MANHATTAN (CN) — Sampled randomly in supermarkets across the city, more than 1 in 5 New Yorkers tested positive for antibodies of the novel coronavirus, suggesting far greater exposure than was previously thought.
New York Governor Andrew Cuomo announced the findings Thursday at a press conference in Albany, unveiling preliminary antibody data gathered with a finger-prick study on 3,000 people in grocery and big-box stores across the state this week.
A whopping 21.2% of New York City shoppers were found to carry antibodies to Covid-19. The number 16.7% on Long Island, and statewide the number falls to 13.9% or 2.7 million people.
“This basically quantifies what we have been seeing anecdotally,” Cuomo said
With the official fatality count at about 15,500, the study says the death rate for the virus in New York is around 0.5%.
Telling the public to take that figure with a grain of salt, however, Cuomo emphasized that the state’s official death toll does not include presumed Covid-19 deaths, such as those who died at home or those who were never tested. New York City, for example, reported 10,290 confirmed Covid-19 deaths and 5,121 “probable” Covid-19 deaths as of Thursday.
Denis Nash, an epidemiologist at the City University of New York’s School of Public Health and Health Policy, said in an email Thursday it might be too soon to estimate the state’s Covid-19 fatality rate. Many of the current cases are still sick or in the hospital, he noted, and therefore there may be additional deaths among those estimated 2.7 million currently infected.
Even a seemingly small jump in the reported fatality rate — from 0.5% to 0.7% — is more than 3,000 people, Nash pointed out.
New York City Mayor Bill de Blasio emphasized the importance of both antibody and diagnostic testing at a separate press conference Thursday.
“The coronavirus is alive and well and living in New York City,” he said, later adding, “the more testing we get, the more truth we will find … all roads lead to testing. The more you have, the more you can trace each person’s reality.”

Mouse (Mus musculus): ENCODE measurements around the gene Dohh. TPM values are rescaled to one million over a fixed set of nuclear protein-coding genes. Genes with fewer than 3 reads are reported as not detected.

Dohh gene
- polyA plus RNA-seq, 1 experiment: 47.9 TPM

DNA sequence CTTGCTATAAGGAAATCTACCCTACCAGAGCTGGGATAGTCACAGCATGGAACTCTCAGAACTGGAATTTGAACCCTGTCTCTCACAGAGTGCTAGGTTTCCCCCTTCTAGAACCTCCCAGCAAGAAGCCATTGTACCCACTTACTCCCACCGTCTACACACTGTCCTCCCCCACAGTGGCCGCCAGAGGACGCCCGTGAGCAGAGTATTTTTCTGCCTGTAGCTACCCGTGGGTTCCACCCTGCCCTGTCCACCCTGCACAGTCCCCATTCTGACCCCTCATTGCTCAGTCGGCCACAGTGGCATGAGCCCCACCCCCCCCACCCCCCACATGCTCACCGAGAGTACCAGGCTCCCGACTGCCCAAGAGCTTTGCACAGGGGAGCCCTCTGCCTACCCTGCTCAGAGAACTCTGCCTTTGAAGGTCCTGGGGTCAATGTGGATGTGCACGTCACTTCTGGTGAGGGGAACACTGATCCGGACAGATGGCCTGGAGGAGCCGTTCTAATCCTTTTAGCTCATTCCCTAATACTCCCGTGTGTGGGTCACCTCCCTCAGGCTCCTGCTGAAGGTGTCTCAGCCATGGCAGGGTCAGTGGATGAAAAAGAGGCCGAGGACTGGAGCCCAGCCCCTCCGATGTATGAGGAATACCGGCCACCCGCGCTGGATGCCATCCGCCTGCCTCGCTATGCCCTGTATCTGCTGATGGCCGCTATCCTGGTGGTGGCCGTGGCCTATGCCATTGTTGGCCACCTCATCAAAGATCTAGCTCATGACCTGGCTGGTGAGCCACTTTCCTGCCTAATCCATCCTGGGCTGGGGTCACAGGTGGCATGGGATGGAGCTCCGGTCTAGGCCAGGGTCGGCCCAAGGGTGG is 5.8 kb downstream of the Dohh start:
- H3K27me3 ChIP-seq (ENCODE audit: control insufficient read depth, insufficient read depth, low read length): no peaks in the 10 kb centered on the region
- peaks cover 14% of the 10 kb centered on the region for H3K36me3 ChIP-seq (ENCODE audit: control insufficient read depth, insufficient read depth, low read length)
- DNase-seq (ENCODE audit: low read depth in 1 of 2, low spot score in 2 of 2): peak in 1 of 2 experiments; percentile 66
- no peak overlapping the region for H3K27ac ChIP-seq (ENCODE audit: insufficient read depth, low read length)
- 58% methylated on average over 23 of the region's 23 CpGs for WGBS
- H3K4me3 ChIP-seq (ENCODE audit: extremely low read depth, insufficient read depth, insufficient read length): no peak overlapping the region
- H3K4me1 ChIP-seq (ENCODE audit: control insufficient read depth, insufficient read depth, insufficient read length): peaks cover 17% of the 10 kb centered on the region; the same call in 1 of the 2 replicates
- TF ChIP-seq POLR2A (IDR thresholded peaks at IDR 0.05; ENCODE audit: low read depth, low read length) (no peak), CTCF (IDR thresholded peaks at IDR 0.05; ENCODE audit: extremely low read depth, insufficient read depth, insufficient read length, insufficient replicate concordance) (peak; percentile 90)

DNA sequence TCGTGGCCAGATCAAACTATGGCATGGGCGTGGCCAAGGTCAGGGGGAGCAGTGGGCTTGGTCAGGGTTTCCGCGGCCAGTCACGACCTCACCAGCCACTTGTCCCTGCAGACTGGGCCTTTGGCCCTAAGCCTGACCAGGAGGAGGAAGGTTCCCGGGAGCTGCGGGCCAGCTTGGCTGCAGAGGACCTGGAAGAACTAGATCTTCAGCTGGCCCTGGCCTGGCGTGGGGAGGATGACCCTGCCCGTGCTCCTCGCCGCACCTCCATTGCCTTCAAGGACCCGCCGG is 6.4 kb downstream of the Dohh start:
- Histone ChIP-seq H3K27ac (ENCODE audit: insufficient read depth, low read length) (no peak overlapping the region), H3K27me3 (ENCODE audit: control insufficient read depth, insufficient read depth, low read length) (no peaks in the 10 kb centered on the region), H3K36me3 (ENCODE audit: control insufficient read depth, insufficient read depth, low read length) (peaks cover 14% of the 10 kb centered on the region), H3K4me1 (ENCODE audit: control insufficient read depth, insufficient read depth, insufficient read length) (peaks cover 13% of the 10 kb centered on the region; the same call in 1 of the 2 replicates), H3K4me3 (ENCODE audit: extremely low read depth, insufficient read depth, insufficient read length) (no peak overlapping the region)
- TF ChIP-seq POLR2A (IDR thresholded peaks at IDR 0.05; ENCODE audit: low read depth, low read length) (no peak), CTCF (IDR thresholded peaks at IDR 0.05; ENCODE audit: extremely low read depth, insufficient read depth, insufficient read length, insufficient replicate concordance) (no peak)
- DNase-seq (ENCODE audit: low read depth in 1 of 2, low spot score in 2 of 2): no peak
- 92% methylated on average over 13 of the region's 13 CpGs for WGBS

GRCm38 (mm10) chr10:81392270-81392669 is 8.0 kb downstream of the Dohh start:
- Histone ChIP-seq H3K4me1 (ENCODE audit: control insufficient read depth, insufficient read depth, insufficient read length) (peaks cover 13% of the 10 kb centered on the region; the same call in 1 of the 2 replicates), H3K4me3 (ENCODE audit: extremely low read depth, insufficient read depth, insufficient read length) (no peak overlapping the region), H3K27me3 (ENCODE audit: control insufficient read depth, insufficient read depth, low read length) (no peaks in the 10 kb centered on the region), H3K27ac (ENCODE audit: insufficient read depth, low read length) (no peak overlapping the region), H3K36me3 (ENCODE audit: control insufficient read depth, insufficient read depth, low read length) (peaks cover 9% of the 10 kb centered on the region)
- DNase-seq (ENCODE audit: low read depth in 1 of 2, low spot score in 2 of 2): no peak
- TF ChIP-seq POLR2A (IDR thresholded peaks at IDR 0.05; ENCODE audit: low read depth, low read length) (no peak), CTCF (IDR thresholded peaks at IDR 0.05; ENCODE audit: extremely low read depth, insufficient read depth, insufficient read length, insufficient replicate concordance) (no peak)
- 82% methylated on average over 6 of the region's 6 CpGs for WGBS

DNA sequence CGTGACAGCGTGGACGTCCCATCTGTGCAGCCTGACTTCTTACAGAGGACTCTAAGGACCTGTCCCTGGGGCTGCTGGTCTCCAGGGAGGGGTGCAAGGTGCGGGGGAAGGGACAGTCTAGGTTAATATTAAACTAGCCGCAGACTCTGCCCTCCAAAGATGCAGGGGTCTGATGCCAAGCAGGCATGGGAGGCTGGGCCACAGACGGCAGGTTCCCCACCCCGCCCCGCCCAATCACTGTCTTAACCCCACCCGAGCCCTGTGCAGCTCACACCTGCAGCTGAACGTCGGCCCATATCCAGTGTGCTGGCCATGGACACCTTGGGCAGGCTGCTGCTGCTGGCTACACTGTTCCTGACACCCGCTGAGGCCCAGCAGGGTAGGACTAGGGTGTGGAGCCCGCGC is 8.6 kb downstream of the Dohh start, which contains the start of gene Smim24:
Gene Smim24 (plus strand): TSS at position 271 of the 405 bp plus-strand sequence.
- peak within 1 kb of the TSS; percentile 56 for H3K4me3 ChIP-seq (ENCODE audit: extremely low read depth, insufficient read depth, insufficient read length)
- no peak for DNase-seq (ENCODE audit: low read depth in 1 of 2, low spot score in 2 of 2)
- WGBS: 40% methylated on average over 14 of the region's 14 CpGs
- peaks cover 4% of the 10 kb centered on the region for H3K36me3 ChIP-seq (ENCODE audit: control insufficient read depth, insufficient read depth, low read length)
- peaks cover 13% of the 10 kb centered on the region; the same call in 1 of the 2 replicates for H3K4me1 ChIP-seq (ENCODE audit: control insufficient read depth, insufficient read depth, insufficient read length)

Those with antibodies are presumed to have some immunity from Covid-19, which could ultimately help leaders determine which social-distancing guidelines they should lift. Such serology testing, as it’s called, can also help predict the total number of infections in the United States, which is expected to be a dramatic undercount due to testing shortages.
The New York study has some significant caveats: One of the more glaring issues is that people at home were excluded. By conducting the test at stores, the state considered people who left their homes representative of the rest of the state — an assumption that fails to consider the reality of households that designated one healthy or less vulnerable member to buy groceries and run errands.
It’s also possible people flocked in line to get a test because they thought they had been exposed or have had Covid-19 in recent months, which could bias the sample. More data on the study’s methods was not immediately available Thursday, and the Department of Health did not immediately respond to follow-up questions.
“Yes, design loses value if people know about it,” Bethany Hedt-Gauthier, a global health and social medicine professor at Harvard, wrote on Twitter in response to discussions of the testing.
Jonah Bruno, a spokesman for the state Department of Health, said the study was done in grocery stores to find enough adults for an adequate, representative sample.
“Store locations were selected to maximize the chances that a racially/ethnically diverse population was reached,” Bruno said in an email Thursday. “Where possible, we worked with chains such as Wegmans and Price Chopper to simplify the store recruitment process. The objective was to recruit between 100-200 patrons per store. The sampling procedure selected was chosen to greatly expedite the survey, which is believed to be the largest conducted to date.”